County agrees to pay half of new carpet bill
Grady County commissioners, following a lengthy discussion, voted Tuesday to invest $3,500 in new carpeting at the county’s mental health facility located on North Broad Street.
Commissioners met this week with Christine Mayer of Georgia Pines Community Mental Health, Developmental Disabilities and Addictive Diseases to discuss her request for county financial assistance in purchasing the new carpet.
Mayer informed commissioners that a new federal addictive disease program is slated to be housed at the county mental health facility and with the new program comes federal auditing.
“They are more ticky than the state and we know improvements will have to be made that exceed our budget,” Mayer said.
She thanked county officials for the responsiveness of the county’s building and grounds crew and said that Georgia Pines staff had done some painting at the facility to save money.
“We’ve painted nine rooms in the past month,” she said, and added, “We need it to look good to make people feel good about being there.”
According to Mayer, group counseling programs currently housed at the facility are designed to reduce the need for hospitalization.
She says that most of the clients reside in personal care homes. Thirty to 40 clients are enrolled at any given time, and they spend approximately 25 hours per week at the facility. Through the program, clients are taught independent living skills, according to Mayer.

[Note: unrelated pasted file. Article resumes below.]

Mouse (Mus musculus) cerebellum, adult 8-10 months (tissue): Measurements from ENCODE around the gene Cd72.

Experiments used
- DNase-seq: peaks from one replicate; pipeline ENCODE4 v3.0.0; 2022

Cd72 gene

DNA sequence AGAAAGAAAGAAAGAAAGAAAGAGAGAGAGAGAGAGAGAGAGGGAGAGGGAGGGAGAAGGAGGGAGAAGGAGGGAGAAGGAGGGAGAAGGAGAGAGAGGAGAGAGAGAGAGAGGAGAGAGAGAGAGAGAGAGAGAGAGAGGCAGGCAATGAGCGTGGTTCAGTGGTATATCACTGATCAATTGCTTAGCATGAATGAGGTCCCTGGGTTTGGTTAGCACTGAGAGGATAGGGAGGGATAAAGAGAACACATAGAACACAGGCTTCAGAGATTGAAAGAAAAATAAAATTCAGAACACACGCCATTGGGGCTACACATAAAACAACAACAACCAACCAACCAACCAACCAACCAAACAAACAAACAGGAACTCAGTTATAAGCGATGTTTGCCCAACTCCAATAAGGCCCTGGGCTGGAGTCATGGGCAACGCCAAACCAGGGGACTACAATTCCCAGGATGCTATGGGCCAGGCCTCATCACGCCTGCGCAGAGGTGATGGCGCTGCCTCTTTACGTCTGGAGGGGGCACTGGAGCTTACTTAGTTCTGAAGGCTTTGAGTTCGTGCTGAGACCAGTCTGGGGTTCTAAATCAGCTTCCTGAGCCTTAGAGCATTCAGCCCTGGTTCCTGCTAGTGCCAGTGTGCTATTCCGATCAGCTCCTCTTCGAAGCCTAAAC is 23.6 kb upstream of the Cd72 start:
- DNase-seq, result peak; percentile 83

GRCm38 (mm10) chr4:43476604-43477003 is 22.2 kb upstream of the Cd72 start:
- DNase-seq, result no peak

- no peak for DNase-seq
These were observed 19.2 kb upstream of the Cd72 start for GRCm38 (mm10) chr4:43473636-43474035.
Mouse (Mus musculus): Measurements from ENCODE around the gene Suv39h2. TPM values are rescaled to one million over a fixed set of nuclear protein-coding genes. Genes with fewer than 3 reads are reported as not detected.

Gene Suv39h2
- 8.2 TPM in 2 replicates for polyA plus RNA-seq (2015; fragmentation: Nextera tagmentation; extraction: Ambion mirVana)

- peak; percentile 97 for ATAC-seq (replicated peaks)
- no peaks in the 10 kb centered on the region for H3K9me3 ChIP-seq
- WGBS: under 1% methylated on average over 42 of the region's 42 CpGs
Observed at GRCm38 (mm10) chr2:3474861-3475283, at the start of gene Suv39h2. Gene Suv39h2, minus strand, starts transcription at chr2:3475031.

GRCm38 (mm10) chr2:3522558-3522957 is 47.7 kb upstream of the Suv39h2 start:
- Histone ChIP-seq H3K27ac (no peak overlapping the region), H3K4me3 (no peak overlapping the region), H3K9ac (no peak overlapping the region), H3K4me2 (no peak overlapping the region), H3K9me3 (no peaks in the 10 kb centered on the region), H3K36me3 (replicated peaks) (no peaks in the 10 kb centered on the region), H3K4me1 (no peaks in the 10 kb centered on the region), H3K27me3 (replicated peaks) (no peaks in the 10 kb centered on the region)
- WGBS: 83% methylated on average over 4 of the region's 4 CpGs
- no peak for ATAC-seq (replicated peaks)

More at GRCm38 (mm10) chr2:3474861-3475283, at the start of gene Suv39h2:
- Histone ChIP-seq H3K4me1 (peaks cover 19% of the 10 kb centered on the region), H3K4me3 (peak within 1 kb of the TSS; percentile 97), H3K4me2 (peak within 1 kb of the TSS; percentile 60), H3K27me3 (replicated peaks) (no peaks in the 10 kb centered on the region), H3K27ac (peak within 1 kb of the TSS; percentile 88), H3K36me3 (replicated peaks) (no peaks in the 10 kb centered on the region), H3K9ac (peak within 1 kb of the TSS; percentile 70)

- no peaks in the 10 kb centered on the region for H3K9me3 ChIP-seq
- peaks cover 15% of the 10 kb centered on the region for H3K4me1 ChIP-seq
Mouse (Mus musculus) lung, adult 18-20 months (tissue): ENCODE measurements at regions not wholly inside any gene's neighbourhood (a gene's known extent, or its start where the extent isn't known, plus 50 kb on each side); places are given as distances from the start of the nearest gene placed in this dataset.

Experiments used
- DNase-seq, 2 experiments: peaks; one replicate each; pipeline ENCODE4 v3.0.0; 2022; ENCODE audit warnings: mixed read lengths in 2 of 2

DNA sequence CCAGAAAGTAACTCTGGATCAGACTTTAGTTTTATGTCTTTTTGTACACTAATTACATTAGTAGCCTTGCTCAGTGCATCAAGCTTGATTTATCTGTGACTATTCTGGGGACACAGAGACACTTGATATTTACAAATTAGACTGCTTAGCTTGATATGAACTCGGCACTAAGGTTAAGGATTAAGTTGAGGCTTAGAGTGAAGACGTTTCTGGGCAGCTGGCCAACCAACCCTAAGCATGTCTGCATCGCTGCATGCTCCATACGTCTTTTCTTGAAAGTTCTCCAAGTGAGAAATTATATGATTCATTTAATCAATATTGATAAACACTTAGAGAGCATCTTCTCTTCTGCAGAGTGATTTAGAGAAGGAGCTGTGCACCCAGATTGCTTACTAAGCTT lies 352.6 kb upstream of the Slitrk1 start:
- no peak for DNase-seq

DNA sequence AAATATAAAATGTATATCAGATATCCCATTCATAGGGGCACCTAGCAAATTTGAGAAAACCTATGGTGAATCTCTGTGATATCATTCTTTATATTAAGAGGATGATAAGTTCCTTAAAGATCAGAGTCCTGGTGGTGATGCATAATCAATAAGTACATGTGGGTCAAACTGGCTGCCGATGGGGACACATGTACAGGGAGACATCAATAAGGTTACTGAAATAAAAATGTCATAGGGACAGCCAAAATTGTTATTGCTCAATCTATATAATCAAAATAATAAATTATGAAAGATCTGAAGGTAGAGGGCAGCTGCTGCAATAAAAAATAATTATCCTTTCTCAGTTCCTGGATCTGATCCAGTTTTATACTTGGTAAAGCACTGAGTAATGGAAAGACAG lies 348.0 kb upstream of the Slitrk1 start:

Although Georgia Pines has operated the program out of the county-owned facility for a decade or longer, Grady County administrator Carlos Tobar says the county does not have a rental agreement in place with Georgia Pines for use of the facility.
County officials were also not certain Tuesday morning if the county paid the utilities at the facility, but Mayer said she was almost certain that the utilities were paid by Georgia Pines.
Commissioner LaFaye Copeland asked if Georgia Pines officials had considered investing in tile, which she said would last longer and was easier to maintain.
According to Mayer, the large common area is tiled, but she said the smaller classrooms and offices were all carpeted. She said that the noise dampening effect of the carpet was also important.
Commission Chairman Charles Norton questioned Mayer about Georgia Pines no longer providing services for Grady County jail inmates and if that service could be renewed.
Mayer said she would ask the staff member over that program to make contact with county officials about the possibility of serving local inmates again.
Commission Vice Chairman Elwyn Childs, who sits on the Georgia Pines board, spoke up for the program and encouraged the board to support the request. “I’m comfortable with helping out with the flooring,” Childs said.
According to Tobar, the only funding available to assist with the purchase would come from the county’s contingency fund, which at his last check, totaled $44,000.
The board voted unanimously to pay $3,500 or half of the projected cost of $7,000 for the new carpeting.
Mayer said she obtained two quotes with the lowest being from J&J Carpets of Cairo for $7,000 and she offered to obtain a third bid if necessary. The board did not respond to the offer.